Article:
Game development students, he adds, have to play games as part of their research.
Tan says that game development consists of three disciplines – game art, game design and game technology.
“Game artists specialise in the creation of everything visual in the game, from characters to the interface.
“Game designers are in charge of crafting the game experience and transforming the idea into a reality, while game technologists manages the strict and complex lines of codes which govern how each game functions,” he explains.
Hasnul says a thirst for knowledge, persistence, and passion are important requirements for students hoping to succeed in the field.
“This is because the industry is a cutting edge one that is constantly evolving. There will always be something new to learn on a daily basis throughout a typical 20 to 30-year career,” he shares.
He notes that students who venture into the field will get opportunites to create their own “intellectual property” and work on the better-known game titles in Malaysia.
Fernandez points out many have the impression that creating a game is easy, which is not really true as this industry is one of the only fields that combines art, design, engineering, and maths together, to produce a product.
He says: “It is highly complex and requires high levels of critical thinking and abstract thought”, and adds that being a skilled gamer doesn’t mean you can create games.
He says game development studios are often on the lookout for candidates who are keen and have the ability to learn quickly.
“Not only do they need to be concise in their communication, they also need to have critical and abstract thinking skills, as well as the ability to adapt quickly to situations,” he says.
“We want people who will keep trying to achieve their goals despite failure and setbacks,” he adds.
Games in education
Today’s new generation of learners have grown up parallel with the emergence of digital technology and have spent their lives using hand-held devices, smartphones, computers and digital entertainment.
Getting millennial students engaged in any lesson could be a challenge, especially if it is uninteresting, hence the emergence of serious games and the concept of game-based learning (GBL). It is a type of game play that has specific learning outcomes.
Tan suggests teachers should not approach education solely from a traditional learning model anymore, nor should they just use technology alone to simplify education.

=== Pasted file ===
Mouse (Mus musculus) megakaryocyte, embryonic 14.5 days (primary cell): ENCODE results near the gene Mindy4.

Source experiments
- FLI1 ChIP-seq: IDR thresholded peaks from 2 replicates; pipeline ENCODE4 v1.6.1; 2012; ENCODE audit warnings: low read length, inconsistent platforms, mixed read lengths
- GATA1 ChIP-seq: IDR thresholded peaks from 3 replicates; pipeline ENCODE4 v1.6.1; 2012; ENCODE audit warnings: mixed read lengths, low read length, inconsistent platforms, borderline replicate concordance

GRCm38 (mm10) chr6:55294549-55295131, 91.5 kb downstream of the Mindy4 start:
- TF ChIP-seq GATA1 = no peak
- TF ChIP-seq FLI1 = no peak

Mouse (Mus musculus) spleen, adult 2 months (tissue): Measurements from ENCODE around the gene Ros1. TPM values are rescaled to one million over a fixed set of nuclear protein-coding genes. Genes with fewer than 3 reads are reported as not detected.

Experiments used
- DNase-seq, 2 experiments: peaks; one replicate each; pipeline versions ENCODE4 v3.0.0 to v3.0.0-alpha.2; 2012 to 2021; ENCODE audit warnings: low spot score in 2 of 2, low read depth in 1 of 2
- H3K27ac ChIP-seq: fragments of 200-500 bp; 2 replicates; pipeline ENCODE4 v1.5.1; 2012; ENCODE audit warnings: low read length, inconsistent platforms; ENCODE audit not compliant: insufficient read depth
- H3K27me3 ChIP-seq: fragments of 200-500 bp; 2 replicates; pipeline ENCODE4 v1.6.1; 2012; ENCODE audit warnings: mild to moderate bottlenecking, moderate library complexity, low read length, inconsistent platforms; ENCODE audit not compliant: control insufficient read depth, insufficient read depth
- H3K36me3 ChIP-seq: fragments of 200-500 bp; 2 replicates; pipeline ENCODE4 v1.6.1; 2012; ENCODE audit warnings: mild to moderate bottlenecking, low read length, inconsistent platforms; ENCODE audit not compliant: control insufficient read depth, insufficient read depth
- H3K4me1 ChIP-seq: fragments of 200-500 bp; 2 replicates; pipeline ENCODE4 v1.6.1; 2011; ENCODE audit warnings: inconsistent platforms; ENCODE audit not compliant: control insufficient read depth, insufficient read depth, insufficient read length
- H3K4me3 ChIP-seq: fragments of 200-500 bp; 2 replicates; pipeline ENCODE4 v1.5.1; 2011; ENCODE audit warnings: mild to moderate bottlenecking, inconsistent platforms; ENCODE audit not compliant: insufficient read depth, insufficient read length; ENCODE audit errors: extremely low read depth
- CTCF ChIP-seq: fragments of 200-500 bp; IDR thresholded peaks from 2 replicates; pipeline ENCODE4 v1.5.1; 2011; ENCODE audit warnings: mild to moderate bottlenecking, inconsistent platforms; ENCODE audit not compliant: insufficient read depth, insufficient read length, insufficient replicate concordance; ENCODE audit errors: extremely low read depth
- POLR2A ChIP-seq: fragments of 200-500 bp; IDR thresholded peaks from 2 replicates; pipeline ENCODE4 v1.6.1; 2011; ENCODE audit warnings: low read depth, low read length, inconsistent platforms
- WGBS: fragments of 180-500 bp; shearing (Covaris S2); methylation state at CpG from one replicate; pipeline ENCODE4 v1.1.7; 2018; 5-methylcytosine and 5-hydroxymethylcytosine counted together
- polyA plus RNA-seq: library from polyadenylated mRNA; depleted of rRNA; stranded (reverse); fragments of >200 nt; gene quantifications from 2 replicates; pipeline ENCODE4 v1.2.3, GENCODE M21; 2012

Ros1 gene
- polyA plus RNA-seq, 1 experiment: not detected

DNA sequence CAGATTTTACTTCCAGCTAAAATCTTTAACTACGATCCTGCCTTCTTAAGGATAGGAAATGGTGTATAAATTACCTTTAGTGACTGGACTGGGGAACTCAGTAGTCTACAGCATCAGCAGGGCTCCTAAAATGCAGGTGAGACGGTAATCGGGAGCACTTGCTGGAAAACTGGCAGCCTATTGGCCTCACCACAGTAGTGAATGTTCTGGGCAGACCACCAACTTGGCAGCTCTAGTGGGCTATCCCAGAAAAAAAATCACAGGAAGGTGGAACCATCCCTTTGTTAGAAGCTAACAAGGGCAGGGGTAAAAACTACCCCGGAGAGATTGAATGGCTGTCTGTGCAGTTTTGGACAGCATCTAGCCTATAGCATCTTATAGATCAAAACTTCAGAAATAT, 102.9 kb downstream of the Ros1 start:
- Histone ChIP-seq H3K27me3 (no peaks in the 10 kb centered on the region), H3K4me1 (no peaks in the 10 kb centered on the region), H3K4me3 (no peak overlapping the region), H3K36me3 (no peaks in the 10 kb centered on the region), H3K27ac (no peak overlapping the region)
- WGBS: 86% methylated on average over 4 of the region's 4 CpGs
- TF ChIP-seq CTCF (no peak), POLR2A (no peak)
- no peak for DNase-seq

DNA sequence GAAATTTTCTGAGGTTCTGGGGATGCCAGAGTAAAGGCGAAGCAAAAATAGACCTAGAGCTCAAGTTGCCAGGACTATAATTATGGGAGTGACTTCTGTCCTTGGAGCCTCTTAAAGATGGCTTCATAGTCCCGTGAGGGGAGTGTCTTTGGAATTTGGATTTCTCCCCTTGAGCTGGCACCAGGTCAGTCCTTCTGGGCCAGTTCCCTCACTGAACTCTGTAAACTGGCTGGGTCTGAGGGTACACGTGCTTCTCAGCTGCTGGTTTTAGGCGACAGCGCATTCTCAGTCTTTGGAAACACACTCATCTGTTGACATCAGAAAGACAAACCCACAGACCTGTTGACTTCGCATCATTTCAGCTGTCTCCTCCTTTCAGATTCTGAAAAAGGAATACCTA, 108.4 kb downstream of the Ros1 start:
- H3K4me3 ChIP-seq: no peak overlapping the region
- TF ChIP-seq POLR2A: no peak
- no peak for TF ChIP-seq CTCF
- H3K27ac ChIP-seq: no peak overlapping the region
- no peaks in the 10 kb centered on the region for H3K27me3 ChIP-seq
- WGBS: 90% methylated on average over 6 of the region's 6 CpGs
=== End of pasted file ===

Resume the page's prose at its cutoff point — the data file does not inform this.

“Video games possess the innate ability to create engaging learning experiences through immersion, narration and interaction.
“They provide learners with an opportunity to act in a virtual and interactive environment, which might also foster active learning, or learning by doing,” he says.
Tan describes GBL as a balancing act between a subject and using immersive problem-solving applications to retain and apply the subject matter in the real world.
“Games in general also involve gamification which is the process of taking existing things like a community, online website, event, seminar or classroom, and then integrating the principles of game mechanics (badges, levels, points, high-scores, competitions) to promote loyalty, engagement and most importantly, participation,” he says.
Hasnul shares Tan’s sentiment, saying engagement is a core element in a successful game.
“Educational games have a clear and achievable objective that provide internal motivation to the players,” he says.
He also points out that youngsters can improve their reflexes, critical thinking and problem-solving skills from simulation games, like Sim City, Civilisation and Assassins Creed.
“Games do not need to be academic-based for students to pick up skills,” he says.
However, Hasnul believes that the negative stigma towards playing video games has started to change.
“I’ve noticed some parents entering game shops with their kids to buy the latest games.
“This is a positive move as they are getting more involved and engaged in their children’s activities and interests,” he shares.
Fernandez notes that everyone is able to learn through games.
“Games teach critical thinking, problem solving, innovation, and persistence. When games are applied in education, it reinforces real world skills that will grow future opportunities for generations to come.”